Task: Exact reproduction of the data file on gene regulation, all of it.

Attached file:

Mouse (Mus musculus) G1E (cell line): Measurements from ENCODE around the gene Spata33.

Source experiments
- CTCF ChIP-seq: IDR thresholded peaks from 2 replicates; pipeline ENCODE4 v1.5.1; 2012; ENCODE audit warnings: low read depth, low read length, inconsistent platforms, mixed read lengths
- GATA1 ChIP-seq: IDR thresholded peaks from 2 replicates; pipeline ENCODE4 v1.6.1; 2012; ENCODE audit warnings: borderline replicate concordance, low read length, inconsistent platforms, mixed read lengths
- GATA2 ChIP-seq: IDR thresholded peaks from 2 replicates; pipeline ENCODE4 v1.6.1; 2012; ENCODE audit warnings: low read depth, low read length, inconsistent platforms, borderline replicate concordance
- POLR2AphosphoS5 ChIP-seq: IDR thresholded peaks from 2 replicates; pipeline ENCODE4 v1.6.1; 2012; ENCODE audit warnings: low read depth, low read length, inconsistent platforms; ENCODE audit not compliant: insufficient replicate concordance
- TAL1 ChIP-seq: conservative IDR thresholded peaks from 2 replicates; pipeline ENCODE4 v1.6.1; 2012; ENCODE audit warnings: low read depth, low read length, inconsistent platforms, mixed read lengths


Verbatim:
Mouse (Mus musculus) G1E (cell line): Measurements from ENCODE around the gene Spata33.

Source experiments
- CTCF ChIP-seq: IDR thresholded peaks from 2 replicates; pipeline ENCODE4 v1.5.1; 2012; ENCODE audit warnings: low read depth, low read length, inconsistent platforms, mixed read lengths
- GATA1 ChIP-seq: IDR thresholded peaks from 2 replicates; pipeline ENCODE4 v1.6.1; 2012; ENCODE audit warnings: borderline replicate concordance, low read length, inconsistent platforms, mixed read lengths
- GATA2 ChIP-seq: IDR thresholded peaks from 2 replicates; pipeline ENCODE4 v1.6.1; 2012; ENCODE audit warnings: low read depth, low read length, inconsistent platforms, borderline replicate concordance
- POLR2AphosphoS5 ChIP-seq: IDR thresholded peaks from 2 replicates; pipeline ENCODE4 v1.6.1; 2012; ENCODE audit warnings: low read depth, low read length, inconsistent platforms; ENCODE audit not compliant: insufficient replicate concordance
- TAL1 ChIP-seq: conservative IDR thresholded peaks from 2 replicates; pipeline ENCODE4 v1.6.1; 2012; ENCODE audit warnings: low read depth, low read length, inconsistent platforms, mixed read lengths